Cultured Myxomycetes

Images taken in a controlled environment or with a posed subject. All subject types.

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leonardturner
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Cultured Myxomycetes

Post by leonardturner »

I was taken by an earlier post with some excellent photographs of myxomycetes and decided to try to grow some in cultures, with these results.



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Thanks for your interest and comments.

Leonard

ChrisR
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Post by ChrisR »

Wonderful, Leaonard :)
Chris R

dolmadis
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Post by dolmadis »

Yes, really great images.

Would you share your culture process please?

Thanks


John

Olympusman
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Spores

Post by Olympusman »

Amazing images!

Mike
Michael Reese Much FRMS EMS Bethlehem, Pennsylvania, USA

leonardturner
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Post by leonardturner »

My thanks to all of you.

Dolmadis, I use inexpensive plastic Petri dishes with a circle of paper cut to fit the bottom. Bibulous paper, filter paper, and even paper towels work. Small bits of ground debris, rotting stumps, dead leafs, or tree bark (living or dead) are added, and the dish is flooded with water, preferably distilled, overnight. After a day or so, excess water is drained off and the paper is kept wet by small periodic additions of water as needed. Inspect every day or two for as long as month--I have an ancient Spencer stereo scope which is excellent for this purpose (those with allergies or immune deficiencies should probably do their inspections with the top on the dish).

Leonard

dolmadis
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Post by dolmadis »

Thanks Leonard.

A very manageable process with great results.

BR


John

ztt74
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Post by ztt74 »

thanks Leonard - great images!
Will give this a try...

nanometer
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Post by nanometer »

These are great to look at, and very well done.

Pitufo
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Post by Pitufo »

Great images Leonard.

What lens/set up did you use to take these?

For anyone having a go at culturing, I picked up a couple of tips that might help...

- Instead of petri dishes, plastic fruit containers without holes (like those for strawberries) are a good alternative to petri dishes - cheaper, slightly bigger and made of a thin plastic which is easily cut if your myxo decides to wander off and fruit on the plastic instead of on the substrate. Wash them well before you use them to remove sugar residues.

- Don't be tempted to skip the soaking overnight step, up to 48 hours is good and possibly with a change of water. I hadn't realised this but this step is not just to hydrate the substrate - it is also to remove the sugars present (especially in fresh wood). Any sugars present encourage the growth of fungal mycelium which can take over the dish and quickly ruin your experiment.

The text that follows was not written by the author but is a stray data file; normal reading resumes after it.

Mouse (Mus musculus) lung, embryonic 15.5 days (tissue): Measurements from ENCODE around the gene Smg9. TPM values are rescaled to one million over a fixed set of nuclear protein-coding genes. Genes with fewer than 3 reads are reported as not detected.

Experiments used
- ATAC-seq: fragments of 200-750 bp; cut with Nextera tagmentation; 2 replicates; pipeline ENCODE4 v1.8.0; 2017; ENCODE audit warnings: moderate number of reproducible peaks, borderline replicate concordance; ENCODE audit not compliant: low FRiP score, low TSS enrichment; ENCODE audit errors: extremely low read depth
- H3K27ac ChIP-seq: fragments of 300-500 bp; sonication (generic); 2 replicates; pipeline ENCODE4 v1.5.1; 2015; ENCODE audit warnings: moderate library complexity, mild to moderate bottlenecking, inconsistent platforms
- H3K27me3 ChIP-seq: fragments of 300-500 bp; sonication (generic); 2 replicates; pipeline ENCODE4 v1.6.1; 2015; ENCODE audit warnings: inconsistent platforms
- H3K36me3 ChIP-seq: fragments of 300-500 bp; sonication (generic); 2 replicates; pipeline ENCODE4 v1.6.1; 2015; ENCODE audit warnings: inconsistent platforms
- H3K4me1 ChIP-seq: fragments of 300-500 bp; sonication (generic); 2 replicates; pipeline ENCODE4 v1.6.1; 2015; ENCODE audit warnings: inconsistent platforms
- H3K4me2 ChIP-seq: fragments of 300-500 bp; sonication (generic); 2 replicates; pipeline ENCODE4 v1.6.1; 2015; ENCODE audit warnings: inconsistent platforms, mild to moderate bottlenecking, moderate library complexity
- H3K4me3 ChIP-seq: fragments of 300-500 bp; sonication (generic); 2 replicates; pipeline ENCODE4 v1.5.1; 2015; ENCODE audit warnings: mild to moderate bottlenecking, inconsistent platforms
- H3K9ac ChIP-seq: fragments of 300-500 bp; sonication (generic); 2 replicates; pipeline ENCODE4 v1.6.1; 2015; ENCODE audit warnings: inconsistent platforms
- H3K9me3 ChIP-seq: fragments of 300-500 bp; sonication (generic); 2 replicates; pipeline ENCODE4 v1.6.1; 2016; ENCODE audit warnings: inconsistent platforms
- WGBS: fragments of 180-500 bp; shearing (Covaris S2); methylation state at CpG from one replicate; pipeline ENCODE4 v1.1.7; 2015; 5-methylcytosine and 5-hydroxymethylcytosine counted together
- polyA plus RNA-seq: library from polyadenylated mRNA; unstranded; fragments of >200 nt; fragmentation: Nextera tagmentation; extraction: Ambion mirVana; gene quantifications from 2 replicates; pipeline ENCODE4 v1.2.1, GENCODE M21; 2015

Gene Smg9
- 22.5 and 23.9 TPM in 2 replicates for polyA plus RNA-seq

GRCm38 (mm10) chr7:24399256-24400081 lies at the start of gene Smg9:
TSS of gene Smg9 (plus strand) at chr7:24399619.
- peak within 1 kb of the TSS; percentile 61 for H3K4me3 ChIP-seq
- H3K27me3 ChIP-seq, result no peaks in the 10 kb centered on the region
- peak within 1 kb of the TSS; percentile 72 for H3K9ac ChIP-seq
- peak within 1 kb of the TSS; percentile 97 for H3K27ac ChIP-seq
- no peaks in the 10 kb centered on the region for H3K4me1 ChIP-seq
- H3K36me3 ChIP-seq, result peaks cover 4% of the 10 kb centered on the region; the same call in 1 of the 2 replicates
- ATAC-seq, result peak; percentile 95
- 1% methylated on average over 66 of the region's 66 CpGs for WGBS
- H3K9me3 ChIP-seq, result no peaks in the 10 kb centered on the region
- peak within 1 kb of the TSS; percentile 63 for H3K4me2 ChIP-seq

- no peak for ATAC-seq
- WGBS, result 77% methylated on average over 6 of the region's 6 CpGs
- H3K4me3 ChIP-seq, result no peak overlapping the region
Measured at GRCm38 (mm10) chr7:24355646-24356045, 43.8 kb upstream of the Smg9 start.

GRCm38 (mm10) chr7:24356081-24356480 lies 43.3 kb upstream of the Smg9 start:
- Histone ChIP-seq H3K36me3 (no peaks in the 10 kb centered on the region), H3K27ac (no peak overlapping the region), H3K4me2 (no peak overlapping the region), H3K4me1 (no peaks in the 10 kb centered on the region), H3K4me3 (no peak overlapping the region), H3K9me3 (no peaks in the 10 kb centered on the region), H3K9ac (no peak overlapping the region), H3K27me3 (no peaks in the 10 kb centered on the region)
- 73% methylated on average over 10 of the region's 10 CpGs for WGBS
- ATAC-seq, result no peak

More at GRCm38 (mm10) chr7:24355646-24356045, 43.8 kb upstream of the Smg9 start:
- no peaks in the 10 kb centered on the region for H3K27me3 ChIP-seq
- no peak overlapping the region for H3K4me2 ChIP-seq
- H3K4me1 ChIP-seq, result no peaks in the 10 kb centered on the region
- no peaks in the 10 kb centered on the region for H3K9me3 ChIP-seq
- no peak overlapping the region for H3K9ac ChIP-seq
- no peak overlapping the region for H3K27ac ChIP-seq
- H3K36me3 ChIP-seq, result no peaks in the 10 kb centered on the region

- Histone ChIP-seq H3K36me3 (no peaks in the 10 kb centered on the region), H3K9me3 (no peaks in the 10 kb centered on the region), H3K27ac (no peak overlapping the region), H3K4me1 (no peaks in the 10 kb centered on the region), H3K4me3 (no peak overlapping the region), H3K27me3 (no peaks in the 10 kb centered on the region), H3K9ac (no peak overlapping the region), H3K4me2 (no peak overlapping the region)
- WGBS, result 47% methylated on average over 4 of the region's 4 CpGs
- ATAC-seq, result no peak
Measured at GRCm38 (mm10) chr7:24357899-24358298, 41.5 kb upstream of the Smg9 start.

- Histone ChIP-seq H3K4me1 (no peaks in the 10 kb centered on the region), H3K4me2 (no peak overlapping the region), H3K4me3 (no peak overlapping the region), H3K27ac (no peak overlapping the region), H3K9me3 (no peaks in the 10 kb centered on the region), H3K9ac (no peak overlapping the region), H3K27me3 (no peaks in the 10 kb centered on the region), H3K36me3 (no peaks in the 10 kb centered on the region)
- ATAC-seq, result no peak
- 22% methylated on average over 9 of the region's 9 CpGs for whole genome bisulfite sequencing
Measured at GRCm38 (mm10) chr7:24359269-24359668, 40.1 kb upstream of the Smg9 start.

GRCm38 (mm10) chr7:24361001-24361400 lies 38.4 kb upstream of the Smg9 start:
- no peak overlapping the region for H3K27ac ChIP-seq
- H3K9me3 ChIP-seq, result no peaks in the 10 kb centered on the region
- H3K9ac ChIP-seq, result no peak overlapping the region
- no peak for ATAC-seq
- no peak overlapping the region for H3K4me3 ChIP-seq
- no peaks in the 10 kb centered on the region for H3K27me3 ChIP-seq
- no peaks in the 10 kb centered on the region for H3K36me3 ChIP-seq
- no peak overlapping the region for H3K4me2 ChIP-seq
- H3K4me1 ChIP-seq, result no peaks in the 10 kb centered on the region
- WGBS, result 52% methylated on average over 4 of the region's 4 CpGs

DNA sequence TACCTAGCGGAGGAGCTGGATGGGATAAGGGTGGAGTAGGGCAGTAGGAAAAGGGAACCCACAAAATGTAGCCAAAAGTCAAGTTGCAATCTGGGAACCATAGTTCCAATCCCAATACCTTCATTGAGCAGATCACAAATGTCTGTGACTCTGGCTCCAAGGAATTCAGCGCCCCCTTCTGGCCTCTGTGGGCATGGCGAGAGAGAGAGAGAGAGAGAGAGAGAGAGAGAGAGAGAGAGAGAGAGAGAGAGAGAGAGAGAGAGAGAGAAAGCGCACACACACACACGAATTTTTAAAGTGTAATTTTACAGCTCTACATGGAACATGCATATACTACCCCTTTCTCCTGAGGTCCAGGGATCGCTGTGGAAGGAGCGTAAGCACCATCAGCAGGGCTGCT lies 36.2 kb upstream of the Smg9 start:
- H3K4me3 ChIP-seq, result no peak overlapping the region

Have you tried to ID any of them?

If it's of interest, the yellow one and the white one at the end are possibly Physarum. The one leaning over to the right looks like Arcyria cinerea. The brown ones with the thin stem are possible Comatricha or a related genus. You need to look at spores and capillitium to know for sure.

Of course, you don't need to know their names to appreciate their beauty.. :)

leonardturner
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Post by leonardturner »

My thanks to all, and especially for the excellent observations and tips, Pitufo, as well as for possible identifications. I was unaware of the sugar removal/fungal discouraging aspect of soaking, and I like the idea of using existing plastic containers.

All the images were made with a 10X Mitutoyo, either on a Raynox 150 or, for higher magnification, an ancient 300mm Nikon f4.5, which seems to be a pretty happy combination. Lighting was LED diffused through a yogurt container (at least I reused some plastic!), stacks were done with Zerene.

I have three of Steven Stephenson's books and a couple of others, which allowed me some personal speculation, but I was not brave enough to try for identification without pursuing this far further than time and my abilities permit.

Best wishes,

Leonard

Macrero
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Post by Macrero »

Excellent work.

- Macrero
https://500px.com/macrero - Amateurs worry about equipment, Pros worry about money, Masters worry about Light

Bob-O-Rama
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Very Dr. Seuss-ian

Post by Bob-O-Rama »

I was always under the impression that culturing them was a pain. Your results are really impressive and interesting.

My only regret ( rather than criticism ) is that you did not time lapse them - that must be very interesting to see them build these structures. Also a lot of the time lapse that is available is just badly done slide show like things.

leonardturner
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Post by leonardturner »

Thank you, Macero and Bob.

Bob, time lapse would have been interesting to do, but would require some way to maintain the very high humidity during the process. Well beyond my reach; I was having enough trouble re-finding the same specimen on the wet wood over a period of days to follow the fruiting body progress!

Leonard

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